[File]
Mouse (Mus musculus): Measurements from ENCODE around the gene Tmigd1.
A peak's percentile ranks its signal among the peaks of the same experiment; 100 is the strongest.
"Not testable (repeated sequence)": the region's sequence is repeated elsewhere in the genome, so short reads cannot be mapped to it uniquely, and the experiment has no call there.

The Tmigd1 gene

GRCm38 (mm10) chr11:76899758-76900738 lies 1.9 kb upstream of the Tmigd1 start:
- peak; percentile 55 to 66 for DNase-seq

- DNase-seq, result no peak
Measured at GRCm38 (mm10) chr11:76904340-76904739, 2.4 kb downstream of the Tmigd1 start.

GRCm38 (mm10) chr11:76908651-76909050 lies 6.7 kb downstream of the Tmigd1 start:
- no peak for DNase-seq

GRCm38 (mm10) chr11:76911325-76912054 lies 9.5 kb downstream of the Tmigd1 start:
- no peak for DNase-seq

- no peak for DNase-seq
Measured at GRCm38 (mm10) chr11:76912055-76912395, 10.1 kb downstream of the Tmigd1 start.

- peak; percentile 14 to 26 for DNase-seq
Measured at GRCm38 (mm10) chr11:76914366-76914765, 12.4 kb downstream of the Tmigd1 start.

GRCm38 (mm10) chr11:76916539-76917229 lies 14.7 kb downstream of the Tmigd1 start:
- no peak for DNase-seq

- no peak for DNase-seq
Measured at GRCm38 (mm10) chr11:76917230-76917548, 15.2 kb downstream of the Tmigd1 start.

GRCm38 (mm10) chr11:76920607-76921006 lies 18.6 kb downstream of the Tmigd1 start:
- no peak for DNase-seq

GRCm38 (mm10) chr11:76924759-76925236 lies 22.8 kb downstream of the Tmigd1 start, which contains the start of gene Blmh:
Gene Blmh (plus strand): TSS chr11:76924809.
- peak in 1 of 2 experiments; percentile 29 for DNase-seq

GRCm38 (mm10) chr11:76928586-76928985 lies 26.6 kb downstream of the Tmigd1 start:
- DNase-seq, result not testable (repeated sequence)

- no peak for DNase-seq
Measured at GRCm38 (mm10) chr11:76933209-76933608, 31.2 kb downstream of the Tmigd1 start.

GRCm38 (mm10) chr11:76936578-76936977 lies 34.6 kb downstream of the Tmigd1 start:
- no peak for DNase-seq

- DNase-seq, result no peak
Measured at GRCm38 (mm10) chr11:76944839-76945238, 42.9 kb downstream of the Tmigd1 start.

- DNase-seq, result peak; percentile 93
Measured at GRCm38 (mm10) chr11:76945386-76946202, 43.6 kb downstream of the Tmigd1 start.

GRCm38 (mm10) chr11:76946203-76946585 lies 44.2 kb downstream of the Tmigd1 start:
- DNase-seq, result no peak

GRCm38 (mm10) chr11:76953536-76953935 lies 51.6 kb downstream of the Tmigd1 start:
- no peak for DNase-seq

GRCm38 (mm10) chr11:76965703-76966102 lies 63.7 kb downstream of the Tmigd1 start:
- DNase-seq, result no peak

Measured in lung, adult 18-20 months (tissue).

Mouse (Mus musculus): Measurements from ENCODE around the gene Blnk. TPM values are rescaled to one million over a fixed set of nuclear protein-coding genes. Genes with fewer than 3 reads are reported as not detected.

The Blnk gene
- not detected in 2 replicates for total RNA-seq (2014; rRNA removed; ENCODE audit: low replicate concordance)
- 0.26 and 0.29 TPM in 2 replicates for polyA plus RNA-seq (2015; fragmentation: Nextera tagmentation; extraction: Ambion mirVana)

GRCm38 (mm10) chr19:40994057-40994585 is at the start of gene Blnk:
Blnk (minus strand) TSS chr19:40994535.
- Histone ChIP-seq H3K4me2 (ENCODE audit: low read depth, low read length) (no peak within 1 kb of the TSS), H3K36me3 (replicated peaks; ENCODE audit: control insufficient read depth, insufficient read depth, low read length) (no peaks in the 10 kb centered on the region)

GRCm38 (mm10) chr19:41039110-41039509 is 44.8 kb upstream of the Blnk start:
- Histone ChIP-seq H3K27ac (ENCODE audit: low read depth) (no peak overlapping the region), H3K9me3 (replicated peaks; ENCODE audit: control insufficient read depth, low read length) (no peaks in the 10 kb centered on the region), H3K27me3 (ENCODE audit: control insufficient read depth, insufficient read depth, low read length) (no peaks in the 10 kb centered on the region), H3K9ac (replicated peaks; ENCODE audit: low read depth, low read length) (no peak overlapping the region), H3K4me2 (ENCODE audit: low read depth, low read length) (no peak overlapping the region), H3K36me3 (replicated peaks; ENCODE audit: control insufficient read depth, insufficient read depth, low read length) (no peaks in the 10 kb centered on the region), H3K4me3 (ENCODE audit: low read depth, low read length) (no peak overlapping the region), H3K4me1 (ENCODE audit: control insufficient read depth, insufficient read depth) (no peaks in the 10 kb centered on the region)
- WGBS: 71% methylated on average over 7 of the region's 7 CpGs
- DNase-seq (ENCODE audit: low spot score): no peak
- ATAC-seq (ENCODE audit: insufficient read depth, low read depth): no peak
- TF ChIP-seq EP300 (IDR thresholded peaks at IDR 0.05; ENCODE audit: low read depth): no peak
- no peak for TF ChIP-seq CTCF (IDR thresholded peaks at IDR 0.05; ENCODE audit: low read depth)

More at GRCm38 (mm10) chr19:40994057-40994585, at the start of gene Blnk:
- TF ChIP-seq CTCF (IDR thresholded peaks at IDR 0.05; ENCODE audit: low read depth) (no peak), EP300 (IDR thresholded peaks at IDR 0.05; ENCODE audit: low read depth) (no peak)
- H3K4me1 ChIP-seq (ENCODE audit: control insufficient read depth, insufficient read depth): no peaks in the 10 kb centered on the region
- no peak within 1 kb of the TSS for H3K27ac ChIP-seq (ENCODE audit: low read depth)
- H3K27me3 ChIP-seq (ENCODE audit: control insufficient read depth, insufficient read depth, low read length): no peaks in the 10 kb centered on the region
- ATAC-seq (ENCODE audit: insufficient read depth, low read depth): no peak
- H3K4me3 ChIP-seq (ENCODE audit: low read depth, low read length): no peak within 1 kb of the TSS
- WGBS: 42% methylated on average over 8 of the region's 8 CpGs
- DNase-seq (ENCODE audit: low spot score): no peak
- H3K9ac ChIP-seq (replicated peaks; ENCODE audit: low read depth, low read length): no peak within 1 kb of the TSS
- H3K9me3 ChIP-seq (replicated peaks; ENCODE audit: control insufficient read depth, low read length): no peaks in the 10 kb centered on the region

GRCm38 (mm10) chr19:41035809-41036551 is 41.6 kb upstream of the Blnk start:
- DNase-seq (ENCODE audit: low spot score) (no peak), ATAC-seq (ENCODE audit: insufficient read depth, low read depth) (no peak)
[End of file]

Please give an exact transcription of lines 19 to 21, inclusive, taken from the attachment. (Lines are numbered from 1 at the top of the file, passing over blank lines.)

- no peak for DNase-seq
Measured at GRCm38 (mm10) chr11:76917230-76917548, 15.2 kb downstream of the Tmigd1 start.

GRCm38 (mm10) chr11:76920607-76921006 lies 18.6 kb downstream of the Tmigd1 start: